Food brings people together. It nourishes and connects the community. And as a child in an immersion program, I discovered how food can play an important role even in language learning.
When I was little, learning French didn’t come easy. I often asked my parents to transfer me to the English program. Learning French in an English-speaking community was difficult, but my mom kept my heritage close by bringing me into the kitchen. Making French-Canadian recipes was where I practised the French language and listened to stories of my past. Interacting with my mom in the kitchen allowed me to continue to share these stories and recipes with my children and students today.
The main challenge for second language development occurs when the students use the language within a limited scope, rather than using these skills to carry out real-world actions.Note 1 When children are learning a new language, hands-on activities and real-world experiences are much more impactful than theory alone.Note 2 Cooking with students is hands-on, integrated, and meaningful. The stories told during cooking provide students with increased vocabulary, connecting them to a rich history and giving them a purpose for learning these concepts.
Engagement in an immersive environment motivates students to learn another language, and cooking helps the children achieve that engagement. My best memories as a teacher were with my mom, listening to her French fingerplays and songs, dancing the gigue with her, and being her sous chef through the recipe demonstrations that kept my students hanging on every word she said. I found it fascinating how she kept the students engaged the entire time in French.
Teaching children to cook isn’t new, but surprisingly, building intergenerational connections through cooking is a newer concept.Note 3 The intergenerational connections developed through storytelling and cooking experiences, especially in the early years, are an essential “soft skill” that has many significant ties to culture and second language learning.Note 3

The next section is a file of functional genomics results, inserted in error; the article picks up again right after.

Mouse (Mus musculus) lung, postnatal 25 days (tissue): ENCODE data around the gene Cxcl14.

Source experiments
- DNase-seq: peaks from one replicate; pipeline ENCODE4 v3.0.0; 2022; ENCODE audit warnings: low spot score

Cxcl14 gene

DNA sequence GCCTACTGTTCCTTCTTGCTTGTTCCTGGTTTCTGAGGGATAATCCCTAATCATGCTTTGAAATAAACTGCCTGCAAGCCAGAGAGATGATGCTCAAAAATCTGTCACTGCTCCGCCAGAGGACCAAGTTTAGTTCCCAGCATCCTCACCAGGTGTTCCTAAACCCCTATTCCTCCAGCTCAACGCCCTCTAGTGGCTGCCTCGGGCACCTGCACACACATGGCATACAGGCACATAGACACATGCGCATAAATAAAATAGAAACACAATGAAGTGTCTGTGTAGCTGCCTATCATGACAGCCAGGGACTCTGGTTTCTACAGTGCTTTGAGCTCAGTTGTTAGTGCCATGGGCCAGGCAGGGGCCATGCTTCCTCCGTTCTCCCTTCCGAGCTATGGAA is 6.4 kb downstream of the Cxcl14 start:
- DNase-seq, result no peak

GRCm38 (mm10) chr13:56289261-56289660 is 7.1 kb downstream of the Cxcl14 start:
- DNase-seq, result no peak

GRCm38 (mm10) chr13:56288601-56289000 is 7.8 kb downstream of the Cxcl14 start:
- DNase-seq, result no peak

Ways to get started
Unfortunately, cooking in elementary school is difficult. Elementary schools lack the resources needed, such as space, tools, and ingredients. I understand first-hand how difficult food storytelling experiences are to implement in a school setting. Through my Master of Education program, I have developed the Calgary Food Storytelling Initiative to bring these experiences closer to our students, providing increased opportunities in an elementary setting.
You too can make use of food storytelling. Taking that first step is the most important thing, whether the activity is classroom-based or school-wide. Below are a few ideas to get you started.
1. Ask students to share
Have students share their family stories, pictures, or heritage recipes with the class, which will increase verbal skills.
2. Invite grandparents
Ask grandparents within the community to come and share their stories or cook some recipes together. I use the staff kitchen for these activities. Alternatively, keep the cooking task within the classroom, and make a recipe that doesn’t need a stove. Or possibly assemble the recipe first, and then send a couple of volunteers to the kitchen to finish. Once the dish is complete, enjoy the meal together while sharing stories.
3. Use technology
Invite older generations to join your class on a video call if they have mobility challenges. Students can interview them, or they could walk the students through a recipe made in the classroom or kitchen in real time.
4. Maximize language learning
Read recipes together and ask questions to build comprehension. Make themed recipes such as spring chocolate pudding to increase vocabulary, or “print” out alphabet pancakes.
5. Use community resources
Connect students with retired adults who have specialized training in areas such as growing a garden or building garden boxes. Then make a recipe using ingredients from the garden. Within the Calgary Food Storytelling Initiative, we pair the skills of the older generation with the needs of our students. Likewise, students have acquired skills, such as computer skills or video use, that an older adult may be eager to learn.
Food storytelling: The way of the future
Learning another language isn’t easy. It takes a community to raise a child. Our older generations have many gifts to give and stories to tell. Learning from our past can generate interest, motivation, and passion for our students as they build connections with each other and learn a new language.
COVID-19 has isolated many. Learning from our past through traditional storytelling and recipes can bring us together again. Connection and themed integration will be critical educational components for our students in a post-COVID world.
What small step could you take today in your classroom or school that could foster positive intergenerational relationships through food and storytelling?
The opinions expressed in posts and comments published on the Our Languages blog are solely those of the authors and commenters and do not necessarily reflect the views of the Language Portal of Canada.
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